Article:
“Let’s build systems for the delivery of our services that are not predicated on hierarchy or scarcity, so that storytelling may be restored to its proper place as an essential service for the practice of life.” — NIKKOLE SALTER, actor and playwright, board chair of Theatre Communications Group
“We playwrights have a new obligation — a happy one, I might add — to start exploring stories that up to now have lived in the corners of our society. And not just for the sake of tragedy. Surely there is comedy in the wearing of masks. Of lives turned upside down overnight. In getting through dinner with your 28-year-old son who is living back home again. Comedy always comes surging out of change and angst. We just have to look for it.” — KEN LUDWIG, playwright
“I’ve been streaming a ton of content from home and as a text-based director I love watching plays with captions and having the language right in my ears with headphones. I hope that we continue to prioritize access post-pandemic.” — LAVINA JADHWANI, director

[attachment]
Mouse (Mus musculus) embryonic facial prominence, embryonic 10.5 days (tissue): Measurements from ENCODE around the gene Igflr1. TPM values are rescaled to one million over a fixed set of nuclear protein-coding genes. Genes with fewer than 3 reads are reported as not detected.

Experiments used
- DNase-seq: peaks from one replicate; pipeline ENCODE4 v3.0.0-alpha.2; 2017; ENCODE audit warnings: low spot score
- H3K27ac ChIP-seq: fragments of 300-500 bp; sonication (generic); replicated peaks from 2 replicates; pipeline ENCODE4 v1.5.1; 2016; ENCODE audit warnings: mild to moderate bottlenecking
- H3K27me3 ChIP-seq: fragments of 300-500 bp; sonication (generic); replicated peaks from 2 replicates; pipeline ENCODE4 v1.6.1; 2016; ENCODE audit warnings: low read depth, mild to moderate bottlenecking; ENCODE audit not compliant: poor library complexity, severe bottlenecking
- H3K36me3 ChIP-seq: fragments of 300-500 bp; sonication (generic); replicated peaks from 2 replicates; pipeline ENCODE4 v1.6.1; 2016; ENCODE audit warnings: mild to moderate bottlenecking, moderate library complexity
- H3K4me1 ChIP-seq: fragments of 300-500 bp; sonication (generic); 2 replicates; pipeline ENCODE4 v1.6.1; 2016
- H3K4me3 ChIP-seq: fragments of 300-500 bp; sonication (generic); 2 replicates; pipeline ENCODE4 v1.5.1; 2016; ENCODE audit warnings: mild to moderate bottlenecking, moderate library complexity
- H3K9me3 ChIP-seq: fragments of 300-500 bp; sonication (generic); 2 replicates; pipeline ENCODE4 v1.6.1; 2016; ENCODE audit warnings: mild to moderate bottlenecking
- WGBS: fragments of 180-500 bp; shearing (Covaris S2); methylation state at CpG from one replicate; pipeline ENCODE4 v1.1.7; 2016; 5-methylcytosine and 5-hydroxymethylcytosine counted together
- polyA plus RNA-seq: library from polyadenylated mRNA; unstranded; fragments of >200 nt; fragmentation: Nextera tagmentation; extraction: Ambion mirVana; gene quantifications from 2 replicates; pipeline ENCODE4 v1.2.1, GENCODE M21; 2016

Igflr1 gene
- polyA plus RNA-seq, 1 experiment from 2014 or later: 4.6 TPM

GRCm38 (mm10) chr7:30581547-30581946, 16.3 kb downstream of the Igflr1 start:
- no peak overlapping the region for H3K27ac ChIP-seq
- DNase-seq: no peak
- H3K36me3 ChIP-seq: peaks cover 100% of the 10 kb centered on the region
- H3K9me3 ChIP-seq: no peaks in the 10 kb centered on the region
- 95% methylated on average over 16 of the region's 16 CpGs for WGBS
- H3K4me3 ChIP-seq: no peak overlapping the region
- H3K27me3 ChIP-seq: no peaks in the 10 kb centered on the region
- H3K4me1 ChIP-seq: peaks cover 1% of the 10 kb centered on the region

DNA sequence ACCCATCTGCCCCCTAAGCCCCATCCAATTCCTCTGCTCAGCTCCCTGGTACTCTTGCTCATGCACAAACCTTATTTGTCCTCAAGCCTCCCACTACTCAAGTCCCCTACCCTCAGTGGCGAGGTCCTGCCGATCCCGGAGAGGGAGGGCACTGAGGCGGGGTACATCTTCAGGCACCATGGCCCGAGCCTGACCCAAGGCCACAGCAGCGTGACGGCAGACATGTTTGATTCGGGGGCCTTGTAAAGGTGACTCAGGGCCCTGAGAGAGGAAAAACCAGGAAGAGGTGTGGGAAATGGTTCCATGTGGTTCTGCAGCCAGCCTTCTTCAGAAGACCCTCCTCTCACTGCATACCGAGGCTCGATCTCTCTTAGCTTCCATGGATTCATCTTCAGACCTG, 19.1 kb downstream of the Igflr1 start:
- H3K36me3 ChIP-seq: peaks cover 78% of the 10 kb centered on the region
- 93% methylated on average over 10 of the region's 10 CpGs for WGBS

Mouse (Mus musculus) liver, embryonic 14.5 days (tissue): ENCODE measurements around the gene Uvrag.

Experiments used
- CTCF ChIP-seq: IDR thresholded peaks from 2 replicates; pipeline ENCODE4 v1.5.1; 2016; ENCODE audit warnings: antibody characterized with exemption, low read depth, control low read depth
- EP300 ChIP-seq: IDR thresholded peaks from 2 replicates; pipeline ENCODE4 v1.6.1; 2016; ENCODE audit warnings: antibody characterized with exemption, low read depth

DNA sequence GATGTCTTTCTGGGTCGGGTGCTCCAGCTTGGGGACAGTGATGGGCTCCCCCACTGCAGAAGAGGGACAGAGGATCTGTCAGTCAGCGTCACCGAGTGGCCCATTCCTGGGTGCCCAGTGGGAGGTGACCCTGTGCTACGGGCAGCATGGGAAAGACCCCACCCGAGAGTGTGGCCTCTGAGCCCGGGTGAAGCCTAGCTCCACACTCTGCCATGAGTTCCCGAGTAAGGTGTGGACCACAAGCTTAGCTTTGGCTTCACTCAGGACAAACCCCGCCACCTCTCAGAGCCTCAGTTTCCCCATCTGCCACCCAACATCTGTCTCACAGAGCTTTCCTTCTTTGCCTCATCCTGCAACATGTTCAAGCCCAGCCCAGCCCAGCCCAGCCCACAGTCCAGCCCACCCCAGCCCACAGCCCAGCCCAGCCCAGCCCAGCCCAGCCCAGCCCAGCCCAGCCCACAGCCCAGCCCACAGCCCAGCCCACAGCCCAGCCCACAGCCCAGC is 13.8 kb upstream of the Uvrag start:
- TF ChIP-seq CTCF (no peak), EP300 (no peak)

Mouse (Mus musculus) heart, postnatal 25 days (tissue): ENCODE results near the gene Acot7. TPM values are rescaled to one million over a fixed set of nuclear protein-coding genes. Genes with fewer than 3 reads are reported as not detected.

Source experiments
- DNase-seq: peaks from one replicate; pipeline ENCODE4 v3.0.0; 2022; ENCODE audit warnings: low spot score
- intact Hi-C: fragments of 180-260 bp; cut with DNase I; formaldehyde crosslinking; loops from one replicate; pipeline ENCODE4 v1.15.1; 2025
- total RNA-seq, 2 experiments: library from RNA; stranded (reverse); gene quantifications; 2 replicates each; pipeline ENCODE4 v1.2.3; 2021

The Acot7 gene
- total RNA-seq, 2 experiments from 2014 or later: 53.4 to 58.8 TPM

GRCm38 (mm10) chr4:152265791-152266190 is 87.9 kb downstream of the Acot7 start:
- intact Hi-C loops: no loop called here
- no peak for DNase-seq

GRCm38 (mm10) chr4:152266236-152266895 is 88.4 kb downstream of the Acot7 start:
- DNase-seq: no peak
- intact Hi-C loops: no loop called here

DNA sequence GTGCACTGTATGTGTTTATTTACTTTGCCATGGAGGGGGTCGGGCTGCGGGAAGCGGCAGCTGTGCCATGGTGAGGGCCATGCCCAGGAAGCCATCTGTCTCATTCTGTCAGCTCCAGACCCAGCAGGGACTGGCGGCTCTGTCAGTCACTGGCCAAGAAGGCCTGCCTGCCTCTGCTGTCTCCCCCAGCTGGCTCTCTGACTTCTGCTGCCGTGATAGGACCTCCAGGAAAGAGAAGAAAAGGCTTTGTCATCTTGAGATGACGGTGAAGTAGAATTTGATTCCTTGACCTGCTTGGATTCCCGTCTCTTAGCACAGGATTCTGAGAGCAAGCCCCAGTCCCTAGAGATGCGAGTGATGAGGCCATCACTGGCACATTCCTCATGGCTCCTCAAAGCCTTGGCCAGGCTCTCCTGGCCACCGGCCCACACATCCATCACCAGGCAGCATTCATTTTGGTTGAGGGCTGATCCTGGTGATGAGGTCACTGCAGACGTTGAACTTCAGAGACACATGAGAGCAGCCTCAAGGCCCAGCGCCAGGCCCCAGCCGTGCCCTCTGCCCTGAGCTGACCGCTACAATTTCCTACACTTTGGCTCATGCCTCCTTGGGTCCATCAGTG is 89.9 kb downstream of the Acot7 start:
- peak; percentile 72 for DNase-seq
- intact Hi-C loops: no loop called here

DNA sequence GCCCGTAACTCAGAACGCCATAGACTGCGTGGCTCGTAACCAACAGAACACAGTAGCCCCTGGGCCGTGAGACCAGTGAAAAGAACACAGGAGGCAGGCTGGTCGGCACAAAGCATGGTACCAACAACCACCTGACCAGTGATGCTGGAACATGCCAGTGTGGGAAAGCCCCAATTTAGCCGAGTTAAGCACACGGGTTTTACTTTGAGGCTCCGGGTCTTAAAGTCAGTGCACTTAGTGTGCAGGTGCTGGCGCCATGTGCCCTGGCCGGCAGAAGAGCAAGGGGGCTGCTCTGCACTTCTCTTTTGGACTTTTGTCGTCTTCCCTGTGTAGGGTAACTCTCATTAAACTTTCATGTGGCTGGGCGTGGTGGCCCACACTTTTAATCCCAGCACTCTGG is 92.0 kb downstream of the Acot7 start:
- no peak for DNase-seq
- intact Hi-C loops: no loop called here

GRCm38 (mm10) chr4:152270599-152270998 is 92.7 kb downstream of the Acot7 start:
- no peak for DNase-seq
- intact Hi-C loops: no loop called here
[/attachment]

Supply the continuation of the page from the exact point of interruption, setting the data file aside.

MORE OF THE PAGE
“Theaters that had to make incredibly difficult and painful decisions to reduce staff during this shutdown will have, and should take advantage of, the unprecedented opportunity to rebuild with a much sharper focus on ensuring that our organizations are more diverse, equitable and inclusive than they have been historically.” — JOSEPH HAJ, artistic director, Guthrie Theater
“If this pandemic has shed light on anything, it’s the invaluable role that technology plays in keeping us connected despite being physically distant. Theaters should institutionalize media production departments. We, as theater artists, must couple our herculean creativity with technology in order to ensure that we can continue to bring our stories to our audiences uninterrupted.” — PSALMAYENE 24, playwright and director